Women of the FP Top 100 Global Thinkers
Foreign Policy magazine released their list of top global thinkers.
Being especially focused on FEMALES here at Anne of Carversville, we’re featuring the 20 WOMEN on Foreign Policy’s list.
Not to worry. About 40% of Anne of Carversville readers are men and they say “Just Do It!”. And why are only 20% women? Sorry guys, I can’t answer that question.
In a few cases — like Hillary and Bill Clinton — SHE shares the spotlight with him. We’re focused on HER. Sorry Bill. We’ll circle back for you another day.
Today we’re sharing the list of women and links back to their bios on Foreign Policy.
Next we’re searching for their books, TED videos, Pete Rose interviews, writing and websites — sharing the Big Think tools needed to know what these policy wonkettes are thinking, teaching, speaking, writing and advocating around the world. Anne
Women featured as Foreign Policy Top 100 Thinkers: 3. Zahra Rahnavard; 6. Hillary Clinton; 20. Clare Lockhart; 26. Aung San Suu Kyi; 28. Elinor Ostrom; 41. Esther Duflo; 48. Ayaan Hirsi Ali; 52. Helene Gayle; 59. Barbara Ehrenreich; 66. Kimberly Kagan; 70. Esther Dyson; 79. Anne-Marie Slaughter; 80. Samantha Power; 84. Hu Shuli; 85. Jacqueline Novogratz; 87. Karen Armstrong; 88. Sunita Narain; 93. Nartha Nussbaum; 97. Valerie Hudson; 99. Emily Oster
3. Zahra Rahnavard
for being the brains behind Iran’s Green Revolution and the campaign of her husband, opposition leader Mir Hossein Mousavi
Political scientist and Reformer | Iran
Track Zahra Rahnavard in Anne of Carversville International Women’s Rights|Iran
6. Hillary Rodham Clinton & Former President Bill Clinton
for giving “smart power” a star turn at the State Department.
Secretary of State | Washington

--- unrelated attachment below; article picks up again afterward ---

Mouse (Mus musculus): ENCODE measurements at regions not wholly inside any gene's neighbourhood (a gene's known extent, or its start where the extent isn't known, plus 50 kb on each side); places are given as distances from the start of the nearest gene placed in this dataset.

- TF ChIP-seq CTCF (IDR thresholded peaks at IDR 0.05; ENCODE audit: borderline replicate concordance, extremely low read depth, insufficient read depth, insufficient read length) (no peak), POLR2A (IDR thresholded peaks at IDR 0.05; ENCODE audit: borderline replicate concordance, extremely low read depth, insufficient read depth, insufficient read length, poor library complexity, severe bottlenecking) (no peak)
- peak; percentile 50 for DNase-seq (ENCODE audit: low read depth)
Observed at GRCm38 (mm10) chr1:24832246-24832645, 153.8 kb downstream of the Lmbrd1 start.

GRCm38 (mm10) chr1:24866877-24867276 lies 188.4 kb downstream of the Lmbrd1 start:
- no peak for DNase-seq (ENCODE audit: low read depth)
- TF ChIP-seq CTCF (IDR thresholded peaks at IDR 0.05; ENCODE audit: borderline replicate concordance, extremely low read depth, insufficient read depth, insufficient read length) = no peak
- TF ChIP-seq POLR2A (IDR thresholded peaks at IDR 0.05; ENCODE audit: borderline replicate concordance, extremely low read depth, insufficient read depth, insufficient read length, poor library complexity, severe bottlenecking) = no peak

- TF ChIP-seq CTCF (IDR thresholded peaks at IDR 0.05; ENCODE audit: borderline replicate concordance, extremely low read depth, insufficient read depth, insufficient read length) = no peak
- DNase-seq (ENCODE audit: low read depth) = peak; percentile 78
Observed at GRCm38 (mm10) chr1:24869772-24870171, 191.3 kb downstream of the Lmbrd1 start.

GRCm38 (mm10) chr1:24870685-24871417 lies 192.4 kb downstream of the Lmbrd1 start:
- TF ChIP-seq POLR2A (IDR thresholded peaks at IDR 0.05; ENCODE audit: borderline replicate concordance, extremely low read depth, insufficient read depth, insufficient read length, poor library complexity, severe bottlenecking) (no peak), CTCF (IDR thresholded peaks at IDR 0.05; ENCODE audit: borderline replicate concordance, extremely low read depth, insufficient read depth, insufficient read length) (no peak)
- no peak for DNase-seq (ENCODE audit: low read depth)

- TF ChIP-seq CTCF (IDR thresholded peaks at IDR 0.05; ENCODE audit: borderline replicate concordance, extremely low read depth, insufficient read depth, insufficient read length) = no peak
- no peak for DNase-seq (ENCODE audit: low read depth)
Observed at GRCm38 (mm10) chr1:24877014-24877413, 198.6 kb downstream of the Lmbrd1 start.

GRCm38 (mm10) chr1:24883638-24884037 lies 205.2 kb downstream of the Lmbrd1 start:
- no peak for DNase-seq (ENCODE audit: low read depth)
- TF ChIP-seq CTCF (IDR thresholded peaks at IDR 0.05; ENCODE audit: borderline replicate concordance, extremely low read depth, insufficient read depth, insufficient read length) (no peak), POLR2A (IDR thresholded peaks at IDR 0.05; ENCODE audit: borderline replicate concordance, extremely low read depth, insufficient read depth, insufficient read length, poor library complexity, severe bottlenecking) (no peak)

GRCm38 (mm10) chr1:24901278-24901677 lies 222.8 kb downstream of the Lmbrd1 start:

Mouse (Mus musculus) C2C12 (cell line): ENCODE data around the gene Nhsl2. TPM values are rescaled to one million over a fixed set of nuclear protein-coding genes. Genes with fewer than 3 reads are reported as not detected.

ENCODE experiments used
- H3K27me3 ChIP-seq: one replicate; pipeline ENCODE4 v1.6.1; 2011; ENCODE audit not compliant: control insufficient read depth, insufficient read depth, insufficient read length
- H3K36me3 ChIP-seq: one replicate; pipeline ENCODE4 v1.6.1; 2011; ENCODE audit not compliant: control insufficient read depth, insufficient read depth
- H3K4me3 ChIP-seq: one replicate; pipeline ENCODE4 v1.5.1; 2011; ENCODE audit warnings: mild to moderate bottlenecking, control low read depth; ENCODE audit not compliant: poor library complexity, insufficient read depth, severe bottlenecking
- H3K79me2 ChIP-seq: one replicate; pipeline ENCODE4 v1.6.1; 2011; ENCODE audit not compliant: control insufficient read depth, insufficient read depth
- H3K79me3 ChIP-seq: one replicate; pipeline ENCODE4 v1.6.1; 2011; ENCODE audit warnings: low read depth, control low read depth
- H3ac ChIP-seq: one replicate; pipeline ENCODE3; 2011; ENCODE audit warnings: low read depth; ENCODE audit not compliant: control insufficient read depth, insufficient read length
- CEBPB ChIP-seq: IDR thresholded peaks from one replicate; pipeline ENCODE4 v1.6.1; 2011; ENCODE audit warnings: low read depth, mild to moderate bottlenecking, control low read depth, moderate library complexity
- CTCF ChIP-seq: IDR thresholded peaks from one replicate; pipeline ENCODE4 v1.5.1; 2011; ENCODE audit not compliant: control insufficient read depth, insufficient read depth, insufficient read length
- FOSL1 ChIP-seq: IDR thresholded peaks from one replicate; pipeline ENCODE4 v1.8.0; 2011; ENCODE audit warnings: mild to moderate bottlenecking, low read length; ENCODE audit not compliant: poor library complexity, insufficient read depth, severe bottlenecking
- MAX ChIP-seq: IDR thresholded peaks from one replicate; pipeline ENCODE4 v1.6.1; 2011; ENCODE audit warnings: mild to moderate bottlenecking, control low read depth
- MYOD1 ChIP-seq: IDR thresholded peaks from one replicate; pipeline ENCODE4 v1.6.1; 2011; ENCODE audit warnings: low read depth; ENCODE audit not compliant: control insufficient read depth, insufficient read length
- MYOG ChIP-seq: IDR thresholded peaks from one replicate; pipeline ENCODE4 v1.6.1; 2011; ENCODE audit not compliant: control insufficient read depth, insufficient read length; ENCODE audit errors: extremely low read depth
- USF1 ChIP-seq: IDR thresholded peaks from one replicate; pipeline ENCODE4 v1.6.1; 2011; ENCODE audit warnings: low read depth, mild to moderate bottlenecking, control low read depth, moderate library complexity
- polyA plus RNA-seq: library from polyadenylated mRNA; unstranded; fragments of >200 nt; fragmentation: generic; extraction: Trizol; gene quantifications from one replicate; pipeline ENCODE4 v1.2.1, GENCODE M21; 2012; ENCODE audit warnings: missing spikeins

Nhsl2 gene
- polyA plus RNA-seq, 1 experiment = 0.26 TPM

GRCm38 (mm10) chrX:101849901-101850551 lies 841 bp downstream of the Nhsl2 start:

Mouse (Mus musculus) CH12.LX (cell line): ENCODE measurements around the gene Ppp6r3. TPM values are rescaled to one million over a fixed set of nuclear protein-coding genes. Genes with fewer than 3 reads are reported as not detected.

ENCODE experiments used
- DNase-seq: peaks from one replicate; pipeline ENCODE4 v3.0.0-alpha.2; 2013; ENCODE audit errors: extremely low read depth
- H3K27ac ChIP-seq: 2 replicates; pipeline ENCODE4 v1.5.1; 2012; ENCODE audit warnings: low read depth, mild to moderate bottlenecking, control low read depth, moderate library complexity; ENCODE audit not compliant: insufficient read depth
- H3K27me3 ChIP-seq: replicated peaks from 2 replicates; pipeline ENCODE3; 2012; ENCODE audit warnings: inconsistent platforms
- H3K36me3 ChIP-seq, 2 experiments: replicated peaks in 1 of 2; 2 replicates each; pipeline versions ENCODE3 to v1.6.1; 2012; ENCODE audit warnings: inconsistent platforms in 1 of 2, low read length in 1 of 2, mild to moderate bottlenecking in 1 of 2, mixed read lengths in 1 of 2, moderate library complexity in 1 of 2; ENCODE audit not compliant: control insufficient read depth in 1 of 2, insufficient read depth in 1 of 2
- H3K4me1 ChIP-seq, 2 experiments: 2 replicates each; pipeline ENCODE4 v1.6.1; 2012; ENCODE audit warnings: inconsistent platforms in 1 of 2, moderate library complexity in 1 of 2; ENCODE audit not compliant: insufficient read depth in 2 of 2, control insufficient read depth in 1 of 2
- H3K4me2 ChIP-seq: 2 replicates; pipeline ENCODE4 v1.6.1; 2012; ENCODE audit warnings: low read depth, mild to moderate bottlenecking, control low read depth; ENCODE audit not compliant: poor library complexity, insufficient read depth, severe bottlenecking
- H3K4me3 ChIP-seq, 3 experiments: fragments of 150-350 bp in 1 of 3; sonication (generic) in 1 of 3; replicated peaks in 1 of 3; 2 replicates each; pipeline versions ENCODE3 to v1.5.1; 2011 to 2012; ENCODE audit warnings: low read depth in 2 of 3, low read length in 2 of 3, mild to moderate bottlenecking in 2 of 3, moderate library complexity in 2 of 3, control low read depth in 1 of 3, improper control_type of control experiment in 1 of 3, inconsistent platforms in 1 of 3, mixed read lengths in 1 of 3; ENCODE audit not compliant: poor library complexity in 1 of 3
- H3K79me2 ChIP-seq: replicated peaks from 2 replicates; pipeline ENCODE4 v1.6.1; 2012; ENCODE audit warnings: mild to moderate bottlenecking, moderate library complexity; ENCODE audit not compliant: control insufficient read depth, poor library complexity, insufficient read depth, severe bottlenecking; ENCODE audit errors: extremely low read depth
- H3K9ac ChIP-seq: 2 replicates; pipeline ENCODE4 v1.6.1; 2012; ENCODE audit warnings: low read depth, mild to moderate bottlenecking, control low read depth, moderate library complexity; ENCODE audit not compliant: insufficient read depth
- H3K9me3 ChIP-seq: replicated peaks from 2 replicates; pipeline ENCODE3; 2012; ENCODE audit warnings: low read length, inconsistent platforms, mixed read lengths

NICHOLAS KAMM/AFP/Getty Images
Track Hillary Clinton in Anne of Carversville Smart Sensuality|Hillary Clinton
20. Clare Lockhart and Ashraf Ghani
for having the courage to call out failed states — and then try to fix them.
Afghan political leader | Institute for State Effectiveness | Afghanistan
CEO, Institute for State Effectiveness | Washington
Illustration by Joseph Cardiello for FP
26. Aung San Suu Kyi
for being a living symbol of hope in a dark place.
activist | national league for democracy | Burma
RED DUFOUR/AFP/Getty Images
28. Elinor Ostrom
for showing us that the global commons isn’t such a tragic place after all.
Political scientist | Indiana University | Bloomington, Ind.
First woman to win Nobel Prize in Economics
See RedTracker: Elinor Ostrom First Woman to Win Nobel Prize in Economics
41. Esther Duflo
for adding quantitative rigor to assessments of foreign aid.
economist | MIT | Cambridge, Mass.
48. Ayaan Hirsi Ali
for her provocative critique of Islam, the religion of her youth.
Author | American Enterprise Institute | Washington
52. Helene Gayle
for putting HIV/AIDS in its big-picture context. CEO of Care
Physician | CARE | Presidential Advisory Council on HIV/AIDS | Atlanta, GA
59. Barbara Ehrenreich
for her relentless efforts to understand the root causes of poverty and inequality.
Social commentator | Key West, Fla.
66. Kimberly Kagan (and Donald, Robert, and Frederick)
for shaping the debate over Iraq and Afghanistan
Read Why the Taliban are Winning for Now Foreign Policy
70. Esther Dyson
for accurately forecasting how the Internet will shape us.
internet Entrepreneur | Edventure holdings | New York
79. Anne-Marie Slaughter
for helping transform Foggy Bottom from the inside out.
Director, Policy Planning | State Department | Washington
80. Samantha Power
for moving from moral authority to government authority on human rights.
White House special assistant | National Security Council | Washington
84 . Hu Shuli
for persisting in the idea that public accountability is possible even in one-party China.
journalist | China
85. Jacqueline Novogratz
for helping build a new generation of social entrepreneurs.
Development entrepreneur | Acumen Fund | New York
87. Karen Armstrong
for advocating a truce in the religion wars.
Religious scholar | Britain
88. Sunita Narain
for giving voice to India’s environmental conscience.
Director | Centre for Science and Environment | India
93. Martha Nussbaum
for making philosophy matter.
Philosopher | University of Chicago | Chicago
97. Valerie Hudson
for showing that gender imbalances have global consequences.
Political scientist | Brigham Young University | Provo, Utah
Read Y. researcher finds war link to the treatment of women Desert News
99. Emily Oster
for her creative research into what really helps the poor.
Economist | University of Chicago Booth School of Business | Chicago